From the Testimony of Kopel Boiman
Kopel Boiman was born in Wolanow, in the Radom district of Poland. In June 1944 he was deported to Auschwitz and placed in Guntergrube, one of its sub-camps, where the prisoners had to work down a mine. Boiman became very sick, and tried to hide it for fear of being gassed.
“At 5 in the morning we went out to work. Before leaving we all stood at roll-call. Suddenly Woerl arrived with the Scharfuehrer. As they were counting us, he said ‘2098 – out’. I knew this was my name – it wasn’t a number any longer because we had already gotten used to these being our names. In the camp there were no names. I had forgotten my name. I stepped forward. I was certain that this was the end, and had come to accept it. Everybody went out to work and I was left standing….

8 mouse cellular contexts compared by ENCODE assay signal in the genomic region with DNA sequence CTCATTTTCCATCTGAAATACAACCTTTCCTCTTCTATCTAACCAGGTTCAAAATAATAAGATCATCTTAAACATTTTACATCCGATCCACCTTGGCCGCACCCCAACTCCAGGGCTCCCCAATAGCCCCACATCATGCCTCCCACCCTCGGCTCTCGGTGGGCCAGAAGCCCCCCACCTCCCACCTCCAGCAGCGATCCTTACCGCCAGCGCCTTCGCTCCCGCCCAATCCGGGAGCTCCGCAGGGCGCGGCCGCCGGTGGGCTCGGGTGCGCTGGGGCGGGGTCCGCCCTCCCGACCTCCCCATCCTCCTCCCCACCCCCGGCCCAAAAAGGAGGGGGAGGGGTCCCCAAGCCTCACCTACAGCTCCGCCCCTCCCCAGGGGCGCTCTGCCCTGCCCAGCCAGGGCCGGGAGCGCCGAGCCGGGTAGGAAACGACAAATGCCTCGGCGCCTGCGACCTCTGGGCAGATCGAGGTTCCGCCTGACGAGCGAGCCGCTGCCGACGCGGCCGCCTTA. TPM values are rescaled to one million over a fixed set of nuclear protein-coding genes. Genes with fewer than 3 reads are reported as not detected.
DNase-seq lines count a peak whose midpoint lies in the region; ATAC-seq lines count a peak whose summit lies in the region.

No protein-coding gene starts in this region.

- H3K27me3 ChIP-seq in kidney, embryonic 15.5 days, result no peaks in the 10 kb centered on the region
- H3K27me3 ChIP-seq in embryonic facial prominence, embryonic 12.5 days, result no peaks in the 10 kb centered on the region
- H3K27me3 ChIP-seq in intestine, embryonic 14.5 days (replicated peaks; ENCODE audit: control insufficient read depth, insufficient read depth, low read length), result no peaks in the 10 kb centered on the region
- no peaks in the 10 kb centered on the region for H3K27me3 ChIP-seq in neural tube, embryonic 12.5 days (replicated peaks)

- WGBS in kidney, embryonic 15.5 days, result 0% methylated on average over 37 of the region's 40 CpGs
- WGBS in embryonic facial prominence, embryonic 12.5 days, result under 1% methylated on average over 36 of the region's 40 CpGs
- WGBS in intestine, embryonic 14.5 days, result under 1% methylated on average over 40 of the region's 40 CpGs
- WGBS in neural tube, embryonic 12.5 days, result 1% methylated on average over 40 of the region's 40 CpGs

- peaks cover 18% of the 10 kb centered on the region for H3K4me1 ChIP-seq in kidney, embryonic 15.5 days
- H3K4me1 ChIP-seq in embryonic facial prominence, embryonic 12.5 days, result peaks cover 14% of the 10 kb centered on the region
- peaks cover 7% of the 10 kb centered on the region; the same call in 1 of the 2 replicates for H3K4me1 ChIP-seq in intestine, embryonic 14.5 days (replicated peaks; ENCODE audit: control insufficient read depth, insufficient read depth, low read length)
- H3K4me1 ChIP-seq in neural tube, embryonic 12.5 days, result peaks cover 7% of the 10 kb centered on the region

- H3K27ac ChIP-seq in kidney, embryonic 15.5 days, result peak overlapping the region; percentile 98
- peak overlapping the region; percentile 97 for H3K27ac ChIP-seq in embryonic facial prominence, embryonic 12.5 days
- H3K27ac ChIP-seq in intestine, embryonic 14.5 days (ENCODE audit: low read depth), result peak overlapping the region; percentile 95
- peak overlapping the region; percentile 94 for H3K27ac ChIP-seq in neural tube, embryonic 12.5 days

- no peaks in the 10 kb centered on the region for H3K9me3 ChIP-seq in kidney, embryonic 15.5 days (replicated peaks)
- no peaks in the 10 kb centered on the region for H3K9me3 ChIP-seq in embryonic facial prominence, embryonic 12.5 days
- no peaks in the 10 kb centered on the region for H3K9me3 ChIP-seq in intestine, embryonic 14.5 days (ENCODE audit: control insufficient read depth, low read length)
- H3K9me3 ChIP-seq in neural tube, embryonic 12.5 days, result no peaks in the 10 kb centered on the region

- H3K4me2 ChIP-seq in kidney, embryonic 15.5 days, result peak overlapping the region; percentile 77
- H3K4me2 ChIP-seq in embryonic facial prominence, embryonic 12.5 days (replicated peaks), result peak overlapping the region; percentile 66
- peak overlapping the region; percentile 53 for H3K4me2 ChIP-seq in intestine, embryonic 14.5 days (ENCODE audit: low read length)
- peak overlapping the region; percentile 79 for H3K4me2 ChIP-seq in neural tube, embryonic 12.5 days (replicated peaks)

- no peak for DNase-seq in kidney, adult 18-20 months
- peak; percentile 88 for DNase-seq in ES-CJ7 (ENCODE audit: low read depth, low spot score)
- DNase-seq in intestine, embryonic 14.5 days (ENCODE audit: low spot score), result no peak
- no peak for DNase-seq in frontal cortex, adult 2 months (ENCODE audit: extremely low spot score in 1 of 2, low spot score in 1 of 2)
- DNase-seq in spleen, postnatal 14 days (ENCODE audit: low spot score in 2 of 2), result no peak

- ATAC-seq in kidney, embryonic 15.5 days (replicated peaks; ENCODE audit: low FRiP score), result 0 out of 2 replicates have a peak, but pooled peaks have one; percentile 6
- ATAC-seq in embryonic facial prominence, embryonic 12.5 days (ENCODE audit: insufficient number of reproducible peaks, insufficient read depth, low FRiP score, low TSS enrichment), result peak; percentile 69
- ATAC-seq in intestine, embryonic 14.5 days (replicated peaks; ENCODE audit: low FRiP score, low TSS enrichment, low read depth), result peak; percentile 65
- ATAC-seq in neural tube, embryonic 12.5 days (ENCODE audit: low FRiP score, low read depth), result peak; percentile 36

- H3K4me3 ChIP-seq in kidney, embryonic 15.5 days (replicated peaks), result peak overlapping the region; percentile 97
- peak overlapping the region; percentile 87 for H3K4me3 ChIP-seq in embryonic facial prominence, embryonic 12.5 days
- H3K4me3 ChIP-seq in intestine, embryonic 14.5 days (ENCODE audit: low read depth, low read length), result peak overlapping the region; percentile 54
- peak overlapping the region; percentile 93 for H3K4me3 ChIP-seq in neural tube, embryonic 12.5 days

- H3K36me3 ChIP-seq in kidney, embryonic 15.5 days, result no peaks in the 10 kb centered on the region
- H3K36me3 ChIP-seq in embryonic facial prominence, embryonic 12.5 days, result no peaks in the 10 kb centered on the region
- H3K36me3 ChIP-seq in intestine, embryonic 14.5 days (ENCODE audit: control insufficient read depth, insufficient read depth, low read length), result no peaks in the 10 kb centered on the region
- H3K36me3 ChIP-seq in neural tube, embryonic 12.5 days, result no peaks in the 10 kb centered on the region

Then Ludwig came to fetch me….And he brought me to Brockner’s Block, and Brockner registered me in his card-file of workers, and they put me in the hospital….The rule in the hospital was that no one was to be left more than ten days – except those who were wounded at work. Since there were people who were sick for over ten days, Ludwig Woerl made sure that they would not be put on the list of those to be gassed. Only when he learned of the visit of German doctors in that part of the camp would he rush to the hospital and move the patients out – sometimes he had to beat them to make them leave for work. This is how he saved the sick inmates from being put on the doctors’ list….And Ludwig ordered that they bring me food and medicine…..I stayed in the sick bay until January 1945 – until the end. I was there for three entire months. Now imagine, every ten days there was an inspection from Auschwitz, and whoever had been there for more than ten days would be taken away. But Ludwig would move the people out…..